The Alchemist is a novel that abounds with conflict and is, in fact, built on a premise of inescapable life conflict. In the Forward to the 2015 25-year anniversary edition, Brazilian author Paulo Coelho writes that soon after the original publication of the book, with sales so slow that one bookseller sold only two copies in six months, the publisher canceled the book and Coelho's contract: "They wiped their hands of the project and let me take the book with me." Afterward, "he started knocking on the doors"--plural, many doors--"of other publishers" until one publisher finally opened and gave The Alchemist another chance. Coelho also writes in the Forward that "when you want something, the whole universe conspires to help you" but--as he reveals in the Forward and in the shepherd boy's story--not without great and sometimes grave conflict: In The Alchemist, Coelho describes this contradictory dualism that helps and hurts as a single "force": "It's a force that appears to be negative .. [but] shows you how to realize ... your mission on earth."
Because an underlying existential premise is inescapable life conflict, selecting scenes in The Alchemist showing conflict is fairly easy (existential: relating to human existence). What is more difficult is identifying the type and meaning of the conflict; it is also more difficult to define how each conflict correlates to the existential premises, or the themes, of the novel. Two interesting scenes with conflict, one early in the book and one about midway, are (1) when the boy is in the midst of conflicts between the bar owner and the young man and later (2) when, in the desert oasis, the boy receives the omen from the desert and must tell the omen to the tribal chieftains. These two scenes provide studies in both internal and external conflict and offer a chance to explore the meaning and importance of "the universal language," finding "the alchemist," and the "Personal Legend."
1. Tangier, where the bar owner and the young man have a conflict, with the boy at the center of it.
The first external conflict occurs when Santiago finds that the two men are arguing because he showed his money. We are not told precisely, but we may suppose that the boy felt threatened by the quarrel taking place between the barman, standing behind him looking over his shoulder, and the young man seated beside him, since, when the young Spanish-speaking man lies and says "He wants us to leave," the boy feels "relieved." This is external conflict for Santiago because he is trapped in a threatening and potentially dangerous situation that he doesn't even understand and isn't even prepared for--because it is entirely unexpected--to either battle against or to escape from.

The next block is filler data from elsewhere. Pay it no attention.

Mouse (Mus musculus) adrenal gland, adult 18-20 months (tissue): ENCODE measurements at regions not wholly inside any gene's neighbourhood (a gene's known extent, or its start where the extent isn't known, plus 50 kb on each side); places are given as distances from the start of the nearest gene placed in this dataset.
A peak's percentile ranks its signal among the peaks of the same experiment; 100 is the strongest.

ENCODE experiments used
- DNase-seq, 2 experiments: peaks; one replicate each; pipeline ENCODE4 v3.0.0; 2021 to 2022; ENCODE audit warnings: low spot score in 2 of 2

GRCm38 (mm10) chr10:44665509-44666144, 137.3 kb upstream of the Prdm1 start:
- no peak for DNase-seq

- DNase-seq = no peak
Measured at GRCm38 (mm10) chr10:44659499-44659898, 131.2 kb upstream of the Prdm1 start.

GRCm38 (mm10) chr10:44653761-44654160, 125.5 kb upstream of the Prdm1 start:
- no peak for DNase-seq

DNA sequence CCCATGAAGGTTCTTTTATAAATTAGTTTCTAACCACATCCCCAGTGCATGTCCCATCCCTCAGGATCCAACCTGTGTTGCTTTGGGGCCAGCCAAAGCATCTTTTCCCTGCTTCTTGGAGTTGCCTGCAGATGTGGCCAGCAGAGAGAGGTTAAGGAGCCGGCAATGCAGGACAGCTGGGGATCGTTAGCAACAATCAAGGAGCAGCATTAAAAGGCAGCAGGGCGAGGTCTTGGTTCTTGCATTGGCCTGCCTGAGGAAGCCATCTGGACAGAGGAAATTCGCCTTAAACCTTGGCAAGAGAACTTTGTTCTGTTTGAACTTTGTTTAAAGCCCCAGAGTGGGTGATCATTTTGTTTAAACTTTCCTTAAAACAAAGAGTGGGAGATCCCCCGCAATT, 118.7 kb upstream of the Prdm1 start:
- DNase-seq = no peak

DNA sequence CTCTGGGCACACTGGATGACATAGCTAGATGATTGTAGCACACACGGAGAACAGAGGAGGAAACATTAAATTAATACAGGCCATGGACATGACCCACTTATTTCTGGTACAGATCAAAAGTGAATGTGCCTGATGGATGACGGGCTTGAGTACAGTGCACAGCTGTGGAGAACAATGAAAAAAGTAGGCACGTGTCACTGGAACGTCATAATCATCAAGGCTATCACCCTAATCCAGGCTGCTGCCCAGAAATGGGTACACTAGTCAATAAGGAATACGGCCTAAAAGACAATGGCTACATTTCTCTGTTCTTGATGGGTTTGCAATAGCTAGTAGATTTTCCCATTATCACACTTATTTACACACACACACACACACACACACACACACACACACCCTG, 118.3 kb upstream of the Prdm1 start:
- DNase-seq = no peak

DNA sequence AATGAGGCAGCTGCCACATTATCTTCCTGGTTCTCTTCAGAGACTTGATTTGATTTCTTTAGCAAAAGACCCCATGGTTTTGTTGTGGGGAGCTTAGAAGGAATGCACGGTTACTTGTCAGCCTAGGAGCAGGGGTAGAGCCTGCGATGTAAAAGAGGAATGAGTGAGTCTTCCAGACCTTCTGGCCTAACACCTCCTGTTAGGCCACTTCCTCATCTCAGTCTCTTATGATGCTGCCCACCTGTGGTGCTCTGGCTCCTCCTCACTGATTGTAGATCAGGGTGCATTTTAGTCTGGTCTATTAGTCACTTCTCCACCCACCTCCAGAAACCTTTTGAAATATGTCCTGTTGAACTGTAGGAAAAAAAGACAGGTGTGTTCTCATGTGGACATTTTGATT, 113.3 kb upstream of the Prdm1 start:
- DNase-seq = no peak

Santiago's second internal conflict comes when he realizes that he has been completely, although momentarily, distracted by the beautiful sword on display in the marketplace and that, in that moment of time, the young man has fled with all Santiago's money. This incident engenders internal conflict in Santiago because while he wants to turn his head to look and confirm that the young man is gone, he cannot bring himself to do so. The internal conflict is that even though he intuitively senses the truth, he hasn't got the courage or strength of mind to make himself physically turn and look and know the truth:
he had been distracted for a few moments, looking at the sword. His heart squeezed, as if his chest had suddenly compressed it. He was afraid to look around, because he knew what he would find. He continued to look at the beautiful sword a bit longer, until he summoned the courage to turn around.
He was so ashamed [of how his life had changed so suddenly and drastically] that he wanted to cry. He had never even wept in front of his own sheep. But the marketplace was empty, and he was far from home, so he wept. He wept because God was unfair, and because this was the way God repaid those who believed in their dreams.